Considerations for Wildlife & Fire in the Southern Blue Ridge 

Prescribed fire is used to maintain various vegetation communities required by many wildlife species. This publication provides brief summaries of the biology and the most recent science of fire effects for select wildlife species. Photos are included as well as locations where habitat management for those species can be seen on public lands in the southern Appalachian region.




Reptiles and Amphibians Unharmed by Prescribed Fires in Early Growing SeasonReptiles and Amphibians Unharmed by Prescribed Fires in Early Growing Season

Amphibians and reptiles tend to be most active during the spring and summer, when it’s warmer. A recent USDA Forest Service study compared how herpetofauna respond to prescribed fires conducted during the growing season – when vegetation is actively growing – versus those in dormant season months.


Intro to Prescribe Fire in the South - coverIntroduction to Prescribed Fire in Southern Ecosystems

This publication is a guide for resource managers on planning and executing prescribed burns in Southern forests and grasslands. It includes explanations of reasons for prescribed burning, environmental effects, weather, and techniques as well as general information on prescribed burning. (2012 Aug, Science Update SRS-054) by USFS Southern Research Station.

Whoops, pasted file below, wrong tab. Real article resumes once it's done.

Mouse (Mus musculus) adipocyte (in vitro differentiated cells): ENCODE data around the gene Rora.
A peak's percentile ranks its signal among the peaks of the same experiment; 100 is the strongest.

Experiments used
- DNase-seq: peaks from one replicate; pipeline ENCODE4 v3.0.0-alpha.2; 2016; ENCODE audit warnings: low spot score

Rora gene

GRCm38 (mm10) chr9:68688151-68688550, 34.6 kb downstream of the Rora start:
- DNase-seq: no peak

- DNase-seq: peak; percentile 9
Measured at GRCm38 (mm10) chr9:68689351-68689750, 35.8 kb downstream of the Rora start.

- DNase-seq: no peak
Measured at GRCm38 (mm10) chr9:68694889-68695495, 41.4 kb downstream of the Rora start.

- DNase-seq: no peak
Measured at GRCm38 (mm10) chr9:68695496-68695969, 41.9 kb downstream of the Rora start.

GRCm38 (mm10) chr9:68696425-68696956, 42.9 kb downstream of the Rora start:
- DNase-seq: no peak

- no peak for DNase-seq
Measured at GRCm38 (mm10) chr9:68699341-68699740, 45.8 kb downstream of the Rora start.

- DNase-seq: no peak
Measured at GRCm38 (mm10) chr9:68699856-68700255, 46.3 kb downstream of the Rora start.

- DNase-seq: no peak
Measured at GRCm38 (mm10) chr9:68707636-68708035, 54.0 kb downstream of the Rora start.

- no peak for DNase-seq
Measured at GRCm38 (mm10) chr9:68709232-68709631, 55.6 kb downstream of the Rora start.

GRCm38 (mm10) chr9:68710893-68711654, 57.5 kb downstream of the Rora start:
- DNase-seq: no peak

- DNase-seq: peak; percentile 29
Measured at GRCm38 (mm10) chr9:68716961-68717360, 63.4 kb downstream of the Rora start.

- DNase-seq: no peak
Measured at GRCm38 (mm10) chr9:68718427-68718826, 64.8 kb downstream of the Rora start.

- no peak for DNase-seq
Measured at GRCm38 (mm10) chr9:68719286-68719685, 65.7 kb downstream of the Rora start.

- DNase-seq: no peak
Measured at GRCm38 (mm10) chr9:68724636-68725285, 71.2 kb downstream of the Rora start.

Wildland Fire and You


U.S. Forest Service:

Other Information Sources:


Prescribed Fire resources
Smokey Bear Smokey Bear on Prescribed Fire

Georgia Prescribed Fire Council

GPFC Meeting for North Georgia
February 7, 2019
Chattahoochee Technical College
Jasper, Georgia

Georgia Forestry Commission Prescribed Fire Resources

Coalition of Prescribed Fire Councils (CPFC)

Southern Blue Ridge Fire Learning Network

Consortium of Appalachian Fire Managers and Scientists
The Nature ConservancyBringing Fire Back to the Mountains


Communities and Homeowners


Smokey Bear ​Wildfire Prevention: Smokey Bear
Georgia Forestry Commission: online burn permit
Wildfire Evacuation Plans: Ready, Set, Go!

Community Preparedness: Fire Adapted Communities 

Towns County, Georgia Success Story

The Firewise Logo Home Defense How-To: Firewise


(Click to print)
Ignition Zone Image